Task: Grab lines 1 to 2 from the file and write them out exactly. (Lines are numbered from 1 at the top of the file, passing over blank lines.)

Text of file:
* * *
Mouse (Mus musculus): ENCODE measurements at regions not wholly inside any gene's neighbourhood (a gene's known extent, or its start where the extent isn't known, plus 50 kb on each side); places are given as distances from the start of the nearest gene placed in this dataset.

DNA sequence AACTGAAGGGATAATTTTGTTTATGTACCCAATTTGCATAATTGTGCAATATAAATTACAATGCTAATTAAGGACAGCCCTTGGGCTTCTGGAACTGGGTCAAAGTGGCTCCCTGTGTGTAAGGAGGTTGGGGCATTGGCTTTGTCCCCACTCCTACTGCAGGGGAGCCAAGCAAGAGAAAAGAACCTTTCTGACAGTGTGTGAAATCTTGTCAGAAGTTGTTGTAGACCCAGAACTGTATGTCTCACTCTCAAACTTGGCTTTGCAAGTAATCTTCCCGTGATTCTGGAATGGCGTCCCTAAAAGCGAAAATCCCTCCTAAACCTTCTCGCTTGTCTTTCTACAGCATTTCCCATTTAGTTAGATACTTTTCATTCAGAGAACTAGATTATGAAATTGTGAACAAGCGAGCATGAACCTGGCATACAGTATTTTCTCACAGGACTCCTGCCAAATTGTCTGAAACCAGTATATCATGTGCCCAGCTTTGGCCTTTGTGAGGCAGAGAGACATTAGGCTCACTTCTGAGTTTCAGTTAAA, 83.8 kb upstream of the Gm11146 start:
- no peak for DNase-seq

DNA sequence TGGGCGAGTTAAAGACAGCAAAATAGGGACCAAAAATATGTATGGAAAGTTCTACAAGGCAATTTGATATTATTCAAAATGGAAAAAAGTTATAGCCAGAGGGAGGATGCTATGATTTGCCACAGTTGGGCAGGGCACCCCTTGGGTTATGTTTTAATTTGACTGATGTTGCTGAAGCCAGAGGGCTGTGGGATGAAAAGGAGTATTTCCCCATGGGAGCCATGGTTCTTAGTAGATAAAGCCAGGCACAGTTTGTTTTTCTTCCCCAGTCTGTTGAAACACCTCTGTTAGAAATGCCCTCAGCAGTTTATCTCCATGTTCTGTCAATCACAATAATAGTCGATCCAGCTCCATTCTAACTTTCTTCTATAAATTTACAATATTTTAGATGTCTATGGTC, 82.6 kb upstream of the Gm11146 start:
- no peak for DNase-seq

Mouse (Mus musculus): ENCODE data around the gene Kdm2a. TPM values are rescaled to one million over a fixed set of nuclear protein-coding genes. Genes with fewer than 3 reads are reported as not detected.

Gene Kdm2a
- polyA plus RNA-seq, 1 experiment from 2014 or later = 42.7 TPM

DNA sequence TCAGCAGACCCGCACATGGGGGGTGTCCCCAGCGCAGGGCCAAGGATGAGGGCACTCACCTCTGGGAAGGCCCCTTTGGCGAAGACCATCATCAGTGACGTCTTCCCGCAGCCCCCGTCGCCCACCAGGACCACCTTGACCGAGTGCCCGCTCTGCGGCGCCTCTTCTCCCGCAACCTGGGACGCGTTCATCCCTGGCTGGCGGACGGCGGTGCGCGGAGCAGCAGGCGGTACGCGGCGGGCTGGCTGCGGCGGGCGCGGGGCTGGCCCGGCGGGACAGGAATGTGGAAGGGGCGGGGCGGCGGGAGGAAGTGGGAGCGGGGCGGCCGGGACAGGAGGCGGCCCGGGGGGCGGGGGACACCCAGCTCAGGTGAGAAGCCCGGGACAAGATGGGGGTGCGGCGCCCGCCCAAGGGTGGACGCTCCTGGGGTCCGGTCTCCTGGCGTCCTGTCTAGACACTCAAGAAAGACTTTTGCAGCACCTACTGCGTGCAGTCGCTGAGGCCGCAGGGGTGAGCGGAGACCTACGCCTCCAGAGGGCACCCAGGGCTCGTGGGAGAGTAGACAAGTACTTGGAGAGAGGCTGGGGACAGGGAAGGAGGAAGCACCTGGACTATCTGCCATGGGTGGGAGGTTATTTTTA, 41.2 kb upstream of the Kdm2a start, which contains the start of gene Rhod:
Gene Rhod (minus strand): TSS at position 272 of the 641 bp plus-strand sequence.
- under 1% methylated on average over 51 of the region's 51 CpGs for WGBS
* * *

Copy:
Mouse (Mus musculus): ENCODE measurements at regions not wholly inside any gene's neighbourhood (a gene's known extent, or its start where the extent isn't known, plus 50 kb on each side); places are given as distances from the start of the nearest gene placed in this dataset.

DNA sequence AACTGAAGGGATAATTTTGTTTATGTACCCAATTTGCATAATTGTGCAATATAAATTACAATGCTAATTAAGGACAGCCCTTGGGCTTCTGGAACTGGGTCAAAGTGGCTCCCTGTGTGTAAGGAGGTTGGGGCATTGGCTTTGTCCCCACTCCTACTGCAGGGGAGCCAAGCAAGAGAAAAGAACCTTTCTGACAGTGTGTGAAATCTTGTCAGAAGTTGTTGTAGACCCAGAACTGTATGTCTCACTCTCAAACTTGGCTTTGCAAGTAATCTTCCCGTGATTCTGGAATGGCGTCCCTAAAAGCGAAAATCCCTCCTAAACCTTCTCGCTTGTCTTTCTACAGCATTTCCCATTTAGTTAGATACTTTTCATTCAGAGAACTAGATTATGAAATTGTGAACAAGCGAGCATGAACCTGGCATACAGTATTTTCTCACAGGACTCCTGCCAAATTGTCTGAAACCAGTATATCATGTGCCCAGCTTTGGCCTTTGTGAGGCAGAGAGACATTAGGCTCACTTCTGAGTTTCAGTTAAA, 83.8 kb upstream of the Gm11146 start: